BAMAKO (AFP) – Mali’s army reclaimed a key town from Islamists Saturday after France sent in its air force, opening a dramatic new phase in the conflict with a battle that left dozens of dead rebels strewn across the area.
After France launched air raids to support Malian ground troops fighting to wrest back the town of Konna, Burkina Faso and Niger both announced they were sending 500 troops to join a regional force tasked with ousting the Al-Qaeda-linked Islamists, who have occupied the vast desert north since March last year and had threatened to advance on the capital.
The Malian army said it was in full control of Konna after the battle, which witnesses and the military said had killed dozens of Islamist fighters — making it one of the worst clashes since the start of the crisis and the most significant setback inflicted on the Islamists.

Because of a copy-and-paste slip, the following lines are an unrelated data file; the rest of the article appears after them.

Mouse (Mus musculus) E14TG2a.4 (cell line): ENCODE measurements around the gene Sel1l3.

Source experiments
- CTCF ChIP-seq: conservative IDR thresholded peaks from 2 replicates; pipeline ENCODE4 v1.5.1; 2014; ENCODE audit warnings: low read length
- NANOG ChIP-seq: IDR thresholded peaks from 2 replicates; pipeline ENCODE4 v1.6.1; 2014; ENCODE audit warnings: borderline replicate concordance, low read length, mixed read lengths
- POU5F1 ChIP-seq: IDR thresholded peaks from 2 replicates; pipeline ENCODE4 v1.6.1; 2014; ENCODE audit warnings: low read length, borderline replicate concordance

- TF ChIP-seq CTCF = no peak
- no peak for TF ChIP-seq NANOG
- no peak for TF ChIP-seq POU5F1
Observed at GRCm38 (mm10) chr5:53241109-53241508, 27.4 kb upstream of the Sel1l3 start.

France’s Defence Minister Jean-Yves Le Drian said “Operation Serval” had already suffered its first French casualty when a pilot carrying out air raids was killed Friday.
US officials said Washington might support France’s sudden military intervention, while Nigeria also said it had dispatched personnel on the ground.
Russia’s Africa envoy, Mikhail Margelov, lashed out at the French move, saying: “African residents aside, no one else can or should solve the continent’s problems.
“I understand the current situation in Mali, but I think however that any operation in Africa can and should only be done under the aegis of the UN and the African Union,” he said.
But Malian residents thanked France for its support.
“The French really saved us,” said thirty-something Moussa Toure in the capital, Bamako — a remark echoed by others, including Mali’s interim president.
France also said it had deployed troops in Bamako to protect its 6,000-strong expatriate community. The capital has remained under government control throughout the crisis, which erupted in the wake of a March 22 coup that ousted democratically elected president Amadou Toumani Toure.